Oh, look, I’ve learned to be brief—with the exception of my comments about I Remember Mama, TCM’s exceptionally good selection for Sunday prime-time. Of course, that several of these are movies I’ve already gone on and on about loving does nut hurt.
In garden news—my pollinator’s garden idea has drawn some nice comments—we have put new soil down, have half a pathway through it (because that’s all the river rock I have, ha!), and even found leftover fence slats left over from the cedar fence the previous owners put on our property. The latter we will be laying down beside the shed as a sort of platform upon which I can set my potting bench—an old washstand my parents plucked off the curb for me last year. It needs a pretty coat of outdoor paint on it, and then will be good to go! We also blew out a tire on our wheelbarrow (don’t ask); I’ve decided to spray-paint the metal bit a cheery colour, stick a post of some sort through the blown-out part (there’s a hole in the metal, which is bad for yardwork but good for this re-use), and pop it into the garden as a big fake flower trellis for a small vine of some sort. Why not? It’s free. Well, after we replace the wheel, it isn’t, but…hey. There’s always a silver lining, my friends.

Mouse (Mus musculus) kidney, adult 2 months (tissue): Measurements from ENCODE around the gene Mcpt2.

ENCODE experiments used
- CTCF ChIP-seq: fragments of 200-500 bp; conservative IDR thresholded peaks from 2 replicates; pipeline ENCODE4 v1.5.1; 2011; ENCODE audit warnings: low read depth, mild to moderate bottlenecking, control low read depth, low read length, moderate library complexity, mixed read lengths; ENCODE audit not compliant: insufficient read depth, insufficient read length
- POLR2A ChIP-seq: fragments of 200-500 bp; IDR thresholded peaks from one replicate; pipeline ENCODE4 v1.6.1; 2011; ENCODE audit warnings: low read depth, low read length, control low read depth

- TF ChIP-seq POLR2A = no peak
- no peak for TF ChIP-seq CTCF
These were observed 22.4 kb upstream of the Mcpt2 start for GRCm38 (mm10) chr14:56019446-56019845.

On to the movies!
Goodbye, Mr. Chips 1939
1:15PM Friday, May 10
There is a wealth of fine films to choose from this day, but Mr. Chips is one of the finest films, really (I’ve waxed on and on about it previously), and with such wonderful performances from leads Robert Donat and Greer Garson in this, her first movie. Keep the tissue box handy and enjoy.
How Green Was My Valley 1941
8PM Saturday, May 11
I remember watching this as a child, and it has been a while, but the cast is definitely all-star and I do remember the rich, beautiful photography. The film gives us a glimpse into the life of a hard-working Welsh mining family, with all of the drama and joy the life of a big family can bring. The stars? Well. John Ford directs Walter Pidgeon, Maureen O’Hara, Donald Crisp, Anna Lee, Roddy McDowall, Barry Fitzgerald, Patric Knowles, Rhys Williams, Ann Todd, Arthur Shields, and May Marsh. Can’t beat that. The film won five Oscars, including Best Picture, Cinematography, and Director. A fine family movie to get us into the Mother’s Day mood.
I Remember Mama 1948
8PM Sunday, May 12
Sunday is, appropriately enough, Mother’s Day films from end to end (hope TCM does the same for Father’s Day). This one, though, starring Irene Dunne as the mother of a Swedish immigrant family living in San Francisco in the ’round the turn of the century, tops the list for me, which is saying something since I do like Stella Dallas a great deal! But Mama is so heartfelt, so genuine, and the viewer slips into the world portrayed very easily, becoming part of the Hanson family.
There is not really one pivotal drama in the film; instead, there are multiple vignettes of family life that we can all identify with, ranging from sick pets and sibling squabbles to figuring out how to get by on meagre resources, a desperately ill child, and the death of a loved one. But there are happy moments as well, the most memorable of which for me is when Mama and her eldest daughter have a conversation while running errands on San Francisco’s hilly streets. Colourful characters are littered throughout—a seemingly irascible uncle who’s really a teddy bear, a hard yet gossipy aunt, a sheepish cousin, a brusque and pompous famed authoress.